BioCycle July 2013, Vol. 54, No. 7, p. 4
This is a golden age for environmental reforms for stadiums and arenas at both the professional and collegiate level. It introduces the vocabulary of environmental stewardship, and of recycling and composting, to 20 million people every week.” That statement by Allen Hershkowitz, Senior Scientist at the Natural Resources Defense Council and director of its Sports Greening Project, is in the first paragraph of this month’s Special Report on Sports Venue Greening (starting on page 20).
Every week, 20 million people are getting exposed to recycling and composting. That’s a staggering number. And an incredible opportunity to plant seeds for environmental behavior change. The number of programs being instituted at sports venues is growing. “It is now to the point that if you don’t have a successful recycling program, you’re in the minority,” says Martin Tull, Executive Director of the Green Sports Alliance, a nonprofit organization with a mission to enhance the environmental performance of sports team, venues and leagues.
At PNC Park, home of the Pittsburgh Pirates, 646.7 tons of source separated food waste and compostable products were diverted to the AgRecycle, Inc. composting facility outside of the city of Pittsburgh in 2012 (see “Home Run For Organics Recycling,” p. 27). That was up from 130.7 tons in 2009. “This season — and this is only the half-way point — we’ve already collected 453.1 tons,” says Carla Castagnero, president of AgRecycle. “I’ve been told that the Pirates organization’s goal, after a sold out game of approximately 40,000 fans, is to generate no more than 20 50-gallon bags of true trash. They aren’t there yet, but they are definitely moving in that direction.”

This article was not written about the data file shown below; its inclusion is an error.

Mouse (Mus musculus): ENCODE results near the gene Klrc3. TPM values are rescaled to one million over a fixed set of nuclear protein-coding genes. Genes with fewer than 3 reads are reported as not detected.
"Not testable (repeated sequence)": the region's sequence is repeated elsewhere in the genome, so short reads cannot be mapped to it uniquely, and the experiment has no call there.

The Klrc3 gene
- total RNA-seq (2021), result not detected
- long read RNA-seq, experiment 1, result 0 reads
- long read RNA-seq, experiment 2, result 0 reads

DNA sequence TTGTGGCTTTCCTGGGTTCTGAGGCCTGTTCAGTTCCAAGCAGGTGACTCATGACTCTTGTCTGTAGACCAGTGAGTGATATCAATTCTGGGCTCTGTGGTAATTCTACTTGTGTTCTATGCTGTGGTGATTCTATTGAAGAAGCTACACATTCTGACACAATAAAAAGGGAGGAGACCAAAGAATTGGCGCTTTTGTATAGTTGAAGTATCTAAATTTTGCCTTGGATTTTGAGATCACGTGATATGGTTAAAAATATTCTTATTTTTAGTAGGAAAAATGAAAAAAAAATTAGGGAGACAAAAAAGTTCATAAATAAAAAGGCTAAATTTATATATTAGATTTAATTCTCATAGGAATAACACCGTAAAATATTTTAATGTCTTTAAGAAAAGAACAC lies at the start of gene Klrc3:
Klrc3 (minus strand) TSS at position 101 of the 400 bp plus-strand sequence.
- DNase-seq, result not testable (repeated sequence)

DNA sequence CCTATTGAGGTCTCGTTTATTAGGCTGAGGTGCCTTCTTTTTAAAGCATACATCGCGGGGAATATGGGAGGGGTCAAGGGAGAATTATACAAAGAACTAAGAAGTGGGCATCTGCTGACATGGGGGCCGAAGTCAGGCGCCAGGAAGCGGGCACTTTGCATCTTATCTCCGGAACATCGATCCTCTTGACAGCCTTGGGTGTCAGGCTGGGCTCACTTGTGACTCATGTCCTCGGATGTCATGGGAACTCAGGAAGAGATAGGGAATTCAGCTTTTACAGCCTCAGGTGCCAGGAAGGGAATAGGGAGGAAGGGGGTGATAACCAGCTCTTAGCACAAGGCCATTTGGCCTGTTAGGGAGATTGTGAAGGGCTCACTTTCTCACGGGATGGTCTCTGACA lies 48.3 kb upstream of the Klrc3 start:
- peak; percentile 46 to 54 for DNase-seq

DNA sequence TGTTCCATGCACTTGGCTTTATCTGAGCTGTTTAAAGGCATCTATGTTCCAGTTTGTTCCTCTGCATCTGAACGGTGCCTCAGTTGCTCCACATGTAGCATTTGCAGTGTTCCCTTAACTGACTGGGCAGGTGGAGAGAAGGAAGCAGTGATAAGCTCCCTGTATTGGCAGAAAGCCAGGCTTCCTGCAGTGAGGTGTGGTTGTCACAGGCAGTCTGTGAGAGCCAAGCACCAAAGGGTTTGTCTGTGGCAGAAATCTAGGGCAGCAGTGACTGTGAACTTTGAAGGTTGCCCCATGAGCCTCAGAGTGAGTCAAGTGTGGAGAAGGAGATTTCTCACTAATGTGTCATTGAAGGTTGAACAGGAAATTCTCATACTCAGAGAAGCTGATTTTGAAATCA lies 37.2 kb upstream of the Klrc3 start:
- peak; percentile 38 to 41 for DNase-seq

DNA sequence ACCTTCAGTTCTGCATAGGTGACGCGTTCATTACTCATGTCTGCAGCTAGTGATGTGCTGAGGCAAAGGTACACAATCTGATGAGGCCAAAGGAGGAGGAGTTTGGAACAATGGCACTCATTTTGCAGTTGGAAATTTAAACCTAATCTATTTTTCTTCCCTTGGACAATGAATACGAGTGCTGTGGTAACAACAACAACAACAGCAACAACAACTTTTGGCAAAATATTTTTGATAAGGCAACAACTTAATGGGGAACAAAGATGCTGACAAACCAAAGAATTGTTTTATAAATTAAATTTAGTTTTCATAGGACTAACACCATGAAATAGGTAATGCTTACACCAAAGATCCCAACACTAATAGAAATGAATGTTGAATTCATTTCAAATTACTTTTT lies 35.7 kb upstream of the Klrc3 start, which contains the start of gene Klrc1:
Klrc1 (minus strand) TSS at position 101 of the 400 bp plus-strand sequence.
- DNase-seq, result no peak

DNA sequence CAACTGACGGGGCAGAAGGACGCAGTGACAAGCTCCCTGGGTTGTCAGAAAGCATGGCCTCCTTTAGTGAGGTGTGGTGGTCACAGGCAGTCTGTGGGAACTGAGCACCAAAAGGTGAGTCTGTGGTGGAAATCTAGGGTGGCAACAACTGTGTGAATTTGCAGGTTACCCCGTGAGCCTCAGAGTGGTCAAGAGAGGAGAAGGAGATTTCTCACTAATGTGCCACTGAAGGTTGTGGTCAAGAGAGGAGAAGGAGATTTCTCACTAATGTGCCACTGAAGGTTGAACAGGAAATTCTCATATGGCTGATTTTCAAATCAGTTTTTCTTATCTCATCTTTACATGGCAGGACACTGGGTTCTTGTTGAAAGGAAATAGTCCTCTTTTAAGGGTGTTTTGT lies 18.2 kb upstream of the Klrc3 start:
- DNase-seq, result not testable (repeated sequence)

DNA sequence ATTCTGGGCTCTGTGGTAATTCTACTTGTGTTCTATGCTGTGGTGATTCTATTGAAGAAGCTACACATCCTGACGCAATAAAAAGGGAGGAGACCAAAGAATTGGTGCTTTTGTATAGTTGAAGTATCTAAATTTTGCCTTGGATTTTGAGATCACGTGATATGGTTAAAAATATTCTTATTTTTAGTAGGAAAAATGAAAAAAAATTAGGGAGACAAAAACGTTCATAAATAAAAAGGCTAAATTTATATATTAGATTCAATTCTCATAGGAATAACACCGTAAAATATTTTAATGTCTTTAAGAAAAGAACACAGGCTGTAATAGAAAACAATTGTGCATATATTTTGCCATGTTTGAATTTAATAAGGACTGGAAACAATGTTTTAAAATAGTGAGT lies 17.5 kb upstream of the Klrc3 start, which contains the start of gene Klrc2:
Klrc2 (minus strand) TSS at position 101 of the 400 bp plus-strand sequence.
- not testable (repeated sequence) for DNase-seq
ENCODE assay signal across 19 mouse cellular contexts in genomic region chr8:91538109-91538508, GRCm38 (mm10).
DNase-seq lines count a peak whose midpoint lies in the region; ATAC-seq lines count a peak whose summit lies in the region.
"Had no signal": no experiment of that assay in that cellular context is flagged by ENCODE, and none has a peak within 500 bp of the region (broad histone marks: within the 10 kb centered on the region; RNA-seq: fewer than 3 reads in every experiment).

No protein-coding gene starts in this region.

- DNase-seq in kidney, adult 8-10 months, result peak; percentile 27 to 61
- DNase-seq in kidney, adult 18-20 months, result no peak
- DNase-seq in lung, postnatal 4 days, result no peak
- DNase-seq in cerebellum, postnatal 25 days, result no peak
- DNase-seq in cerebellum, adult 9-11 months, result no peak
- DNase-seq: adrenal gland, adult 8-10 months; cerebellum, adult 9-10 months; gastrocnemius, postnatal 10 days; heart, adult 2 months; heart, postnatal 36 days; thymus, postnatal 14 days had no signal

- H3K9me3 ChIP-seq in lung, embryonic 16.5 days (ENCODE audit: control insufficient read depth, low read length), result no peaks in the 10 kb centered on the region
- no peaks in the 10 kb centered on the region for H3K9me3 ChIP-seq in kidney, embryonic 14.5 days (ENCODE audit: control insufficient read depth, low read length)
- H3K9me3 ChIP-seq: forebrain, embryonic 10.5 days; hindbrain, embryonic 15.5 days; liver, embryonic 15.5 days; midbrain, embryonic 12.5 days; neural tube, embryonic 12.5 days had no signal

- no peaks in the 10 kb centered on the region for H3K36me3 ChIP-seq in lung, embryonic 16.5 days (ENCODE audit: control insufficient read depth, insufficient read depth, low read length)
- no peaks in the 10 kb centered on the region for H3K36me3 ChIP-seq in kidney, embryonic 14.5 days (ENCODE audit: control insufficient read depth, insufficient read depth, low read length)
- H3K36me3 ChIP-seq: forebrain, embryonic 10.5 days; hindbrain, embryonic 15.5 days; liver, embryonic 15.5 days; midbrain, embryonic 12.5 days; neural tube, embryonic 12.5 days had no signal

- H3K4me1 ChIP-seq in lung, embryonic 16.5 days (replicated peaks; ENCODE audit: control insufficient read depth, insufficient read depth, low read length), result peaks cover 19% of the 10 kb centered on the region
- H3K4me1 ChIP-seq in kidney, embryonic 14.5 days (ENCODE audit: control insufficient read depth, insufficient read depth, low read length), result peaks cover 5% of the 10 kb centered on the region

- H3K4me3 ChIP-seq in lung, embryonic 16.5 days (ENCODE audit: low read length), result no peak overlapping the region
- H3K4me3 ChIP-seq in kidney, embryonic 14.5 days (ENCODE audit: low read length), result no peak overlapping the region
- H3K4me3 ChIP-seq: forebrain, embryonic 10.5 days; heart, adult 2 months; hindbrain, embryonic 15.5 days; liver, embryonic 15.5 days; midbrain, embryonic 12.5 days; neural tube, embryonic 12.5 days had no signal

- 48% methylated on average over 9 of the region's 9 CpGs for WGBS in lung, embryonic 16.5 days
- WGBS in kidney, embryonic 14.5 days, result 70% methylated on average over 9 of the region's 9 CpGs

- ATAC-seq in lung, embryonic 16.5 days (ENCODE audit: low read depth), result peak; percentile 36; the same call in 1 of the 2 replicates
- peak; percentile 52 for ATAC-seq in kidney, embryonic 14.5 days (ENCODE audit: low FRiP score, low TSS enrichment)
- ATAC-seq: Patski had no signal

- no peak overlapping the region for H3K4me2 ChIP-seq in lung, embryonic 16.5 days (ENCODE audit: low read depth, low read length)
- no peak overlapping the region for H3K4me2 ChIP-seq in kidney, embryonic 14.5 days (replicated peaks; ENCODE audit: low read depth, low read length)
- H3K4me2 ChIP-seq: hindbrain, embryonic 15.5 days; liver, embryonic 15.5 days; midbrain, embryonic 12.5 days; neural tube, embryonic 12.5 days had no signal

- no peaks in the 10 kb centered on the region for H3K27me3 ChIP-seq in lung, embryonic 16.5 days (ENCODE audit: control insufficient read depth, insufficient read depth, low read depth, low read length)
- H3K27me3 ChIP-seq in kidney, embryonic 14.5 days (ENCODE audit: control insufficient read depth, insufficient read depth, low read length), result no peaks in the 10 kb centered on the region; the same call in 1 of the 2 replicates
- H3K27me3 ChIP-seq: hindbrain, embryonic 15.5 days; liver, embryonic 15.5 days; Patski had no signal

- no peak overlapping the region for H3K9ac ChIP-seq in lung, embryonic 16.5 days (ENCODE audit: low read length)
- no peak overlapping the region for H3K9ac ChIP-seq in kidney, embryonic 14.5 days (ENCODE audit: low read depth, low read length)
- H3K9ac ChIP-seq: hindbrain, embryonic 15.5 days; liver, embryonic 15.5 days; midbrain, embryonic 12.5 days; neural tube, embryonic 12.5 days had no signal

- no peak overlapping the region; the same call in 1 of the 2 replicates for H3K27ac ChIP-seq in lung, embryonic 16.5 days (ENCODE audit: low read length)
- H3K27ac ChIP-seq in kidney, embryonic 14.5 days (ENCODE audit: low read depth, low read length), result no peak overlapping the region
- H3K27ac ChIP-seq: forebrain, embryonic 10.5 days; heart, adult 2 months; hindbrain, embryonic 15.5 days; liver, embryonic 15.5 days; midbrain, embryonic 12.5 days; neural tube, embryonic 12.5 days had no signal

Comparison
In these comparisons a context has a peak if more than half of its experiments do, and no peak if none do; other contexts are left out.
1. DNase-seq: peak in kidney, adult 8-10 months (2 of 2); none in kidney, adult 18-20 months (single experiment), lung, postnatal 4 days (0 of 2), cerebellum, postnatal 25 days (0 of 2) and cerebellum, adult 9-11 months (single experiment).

In Vermont, with a law banning all organics from disposal by 2020, strategies are being implemented to create composting capacity and source separation behavior. Vermont is a pretty rural state, with a lot of small communities. A solution to how to service these communities has been hatched by the Highfields Center for Composting, based in Hardwick, Vermont. Its Close The Loop program offers composting services — including education and training — to municipalities, composting facilities, schools, businesses and haulers. The goal is to develop decentralized — community-based — composting programs tailored to specific regions of the state. An article on a Close The Loop program in the Northeast Kingdom starts on page 38 (see “Vermont Districts Closing The Loop On Food Waste Diversion.”) A collection trailer acquired by Highfields is provided to a local hauler to service a food waste route. A local organic farmer is composting the organics.
Another example of creating “communities of composting” can be found in David Buckel’s Commentary on page 62 (“Why Big And Small Organics Recyclers Need Each Other”). One of my favorite lines in the commentary highlights why community composting in New York City is so effective: “Many volunteers get hooked on composting, the gateway drug to the broader world of recycling, because composting is one of the few volunteer jobs that gets people directly involved in creating value with recyclables. And they become vigilant about contaminants because they are picking stuff out of tons of material with their own hands.”
From fans at professional sports venues around the country, to the school kids separating food scraps at lunch in Vermont, to the volunteers working to divert New York City’s food scraps, people are engaged in organics recycling. Each example in this month’s issue of BioCycle proves that it takes a community to make sustainable (and permanent) change a reality.